Thank you, thank you, thank you.


Secondly (if anyone is still reading):

I would like to say a big thank you for training with me to anyone who I did not say goodbye to yesterday. After leaving the dojo I felt very sad, and I realised how much kendo and our kendo family really means to me. I can only hope to find such a great group of people to train within Japan.

(also to Leo and Darrin: I’m sorry I didn’t say much or make any sense,my mind was still racing with what had just happened to me. *bow*)

Anyway, enough writing. Keep in touch :)


Waikato Kendo Club:


Popular posts from this blog

2020 Kendo Beginners information

Our first 2020 training (keiko) starts from Wednesday 8 January
You are warmly invited to join us and 
start your New Year resolutions as a Modern Samurai. 

--- Information for Year 2020 Beginners ---

Starting Dates:
Class A: 1.30 – 3pm Saturday 11 JanuaryClass B: 1.30 – 3pm Saturday 14 MarchClass C: 1.30 – 3pm Saturday 11 JulyClass D: 1.30 – 3pm Saturday 10 October
Note: The Class B is postponed one week (from 7 Mar to 14 Mar) due the the current corona-virus status. 

Course Information:
No previous experience required.Regardless of gender, ages from 8 to 80 are all welcome.First lesson is your Free trial.Fees: 99.00 — 10 weeks course (equipment rental included)Family discounts: the 2nd family member is 50.00, the 3rd one is 25.00, and from the 4th one is free.Full membership after the Beginner Class
Programme Objectives: 

By the end of the course, you will be ready to put on Bogu (armour) and start your Kendo journey as a modern Samurai!

School of Education (SOEGymGate 4, Hill…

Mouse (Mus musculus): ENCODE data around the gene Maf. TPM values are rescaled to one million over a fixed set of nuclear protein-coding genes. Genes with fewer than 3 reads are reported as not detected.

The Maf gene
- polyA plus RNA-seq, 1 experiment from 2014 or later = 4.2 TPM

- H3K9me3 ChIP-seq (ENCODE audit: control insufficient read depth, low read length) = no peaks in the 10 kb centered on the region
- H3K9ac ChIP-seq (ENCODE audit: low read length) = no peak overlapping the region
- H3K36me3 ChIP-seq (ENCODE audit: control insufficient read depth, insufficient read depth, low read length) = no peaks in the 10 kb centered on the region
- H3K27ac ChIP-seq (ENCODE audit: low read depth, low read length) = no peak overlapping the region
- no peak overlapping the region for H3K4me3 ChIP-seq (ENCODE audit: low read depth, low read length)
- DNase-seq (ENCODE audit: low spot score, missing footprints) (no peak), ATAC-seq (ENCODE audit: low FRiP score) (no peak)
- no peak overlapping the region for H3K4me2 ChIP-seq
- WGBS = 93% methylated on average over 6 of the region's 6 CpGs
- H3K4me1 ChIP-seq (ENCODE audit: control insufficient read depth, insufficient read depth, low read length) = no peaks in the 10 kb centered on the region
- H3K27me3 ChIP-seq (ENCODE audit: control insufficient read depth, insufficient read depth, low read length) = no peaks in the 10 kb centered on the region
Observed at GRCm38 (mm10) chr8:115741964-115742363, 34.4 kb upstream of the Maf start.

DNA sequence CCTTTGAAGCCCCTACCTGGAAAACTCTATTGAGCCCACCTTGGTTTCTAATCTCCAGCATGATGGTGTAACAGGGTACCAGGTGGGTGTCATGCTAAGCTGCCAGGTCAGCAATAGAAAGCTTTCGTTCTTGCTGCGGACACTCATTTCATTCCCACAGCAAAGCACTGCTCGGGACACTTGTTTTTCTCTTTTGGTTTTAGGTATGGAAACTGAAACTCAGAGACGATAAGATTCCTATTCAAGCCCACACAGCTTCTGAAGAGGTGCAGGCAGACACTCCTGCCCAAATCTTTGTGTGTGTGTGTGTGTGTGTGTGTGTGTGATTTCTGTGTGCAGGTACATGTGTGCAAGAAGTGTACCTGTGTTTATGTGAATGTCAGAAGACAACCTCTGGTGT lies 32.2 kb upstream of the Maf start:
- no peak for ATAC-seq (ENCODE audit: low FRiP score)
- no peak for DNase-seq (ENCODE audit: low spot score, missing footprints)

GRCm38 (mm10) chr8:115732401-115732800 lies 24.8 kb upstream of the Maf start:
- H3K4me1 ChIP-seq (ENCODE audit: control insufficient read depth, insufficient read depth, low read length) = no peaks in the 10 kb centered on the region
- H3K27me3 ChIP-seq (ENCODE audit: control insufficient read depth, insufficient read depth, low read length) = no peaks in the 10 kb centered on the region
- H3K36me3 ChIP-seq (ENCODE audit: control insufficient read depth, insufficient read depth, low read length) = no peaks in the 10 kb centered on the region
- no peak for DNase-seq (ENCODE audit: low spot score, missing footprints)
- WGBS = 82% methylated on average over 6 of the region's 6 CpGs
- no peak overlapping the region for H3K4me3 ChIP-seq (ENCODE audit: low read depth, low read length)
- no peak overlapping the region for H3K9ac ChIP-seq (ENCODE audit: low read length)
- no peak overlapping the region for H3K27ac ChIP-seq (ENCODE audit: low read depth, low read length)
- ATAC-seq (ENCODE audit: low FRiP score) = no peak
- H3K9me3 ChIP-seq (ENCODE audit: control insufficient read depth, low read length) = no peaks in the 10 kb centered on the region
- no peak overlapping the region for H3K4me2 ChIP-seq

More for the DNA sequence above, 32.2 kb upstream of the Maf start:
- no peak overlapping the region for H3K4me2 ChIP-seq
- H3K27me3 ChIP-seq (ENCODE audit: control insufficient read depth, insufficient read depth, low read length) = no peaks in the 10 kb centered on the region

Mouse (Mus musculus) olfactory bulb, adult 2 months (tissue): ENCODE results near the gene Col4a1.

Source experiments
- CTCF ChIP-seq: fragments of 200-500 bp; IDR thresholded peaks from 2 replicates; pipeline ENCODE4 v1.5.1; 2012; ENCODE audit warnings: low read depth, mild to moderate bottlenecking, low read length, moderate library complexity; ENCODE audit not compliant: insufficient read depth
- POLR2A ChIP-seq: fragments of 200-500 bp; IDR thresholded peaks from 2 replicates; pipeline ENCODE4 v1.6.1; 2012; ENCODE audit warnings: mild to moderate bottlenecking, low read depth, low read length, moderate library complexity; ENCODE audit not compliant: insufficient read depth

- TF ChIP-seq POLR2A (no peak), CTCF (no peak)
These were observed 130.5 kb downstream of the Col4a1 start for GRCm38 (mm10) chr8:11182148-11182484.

Koboitchi – 2019 Yamagami Sensei Seminar in New Zealand

Photo Credit: Auckland Kendo Club
Original text in Chinese by Sam Tsai English Translation by David Pan 

This is the fourth time I have had the pleasure of attending Yamagami Sensei’s Kendo seminar.
In 2016, the seminar topic was about the fundamentals of kendo: The five sections of the shinai – Jin-Gi-Rei-Chi-ShinIn 2017, the seminar topic was regarding the “heart(mind) of self-control”, namely: 克己心 / こっきしん / kokkishin: the mindset of overcoming the self平常心 / へいじょうしん / heijoshin: everyday mind 不動心 / ふどうしん / fudoshin: immovable mind In 2018, the seminar topic is 三殺法 / さんさっぽう / San-satsu-no-ho or San-sappo 「竹刀・太刀を殺す」: Kill the sword 「技を殺す」: Kill the waza 「気を殺す」: Kill the spirit

The topic this year is 攻防一致 / Koboitchi. Most kenyu probably heard of it by the more classical term 懸待一致 / けんたいいっち / kentaiitchi, a realm or level of understanding which we hope to attain one day thru training. That said, how do we actually work on this in our daily training? I think this is a question that many ke…

Do not give up just because something is not going your way - Carl Ann

Best wishes to your anticancer pharmaceutical research project!
Life is full of obstacles and challenges but they shouldn’t stop you from moving forward, meaning, do not give up just because something is not going your way. In fact, they should be the driving forces of your progress. I don’t know everything about Kendo, only what my sensei(s) and my mother have told me. There are some steps which I can’t do but I still train because that is how a person makes progress. You cannot improve if you don’t do anything. Being the person I was and still am (a total weirdo), I never really understood what giving up meant before. I had never so-called given up on anything I started because I didn’t know what it was. It sounded like a silly human sentiment to me. How can you stop doing something that you have not mastered? Doesn’t it feel incomplete? Shouldn’t it motivate you to try harder because it feels good to master something or it enriches your life ie. makes your life more meaningful?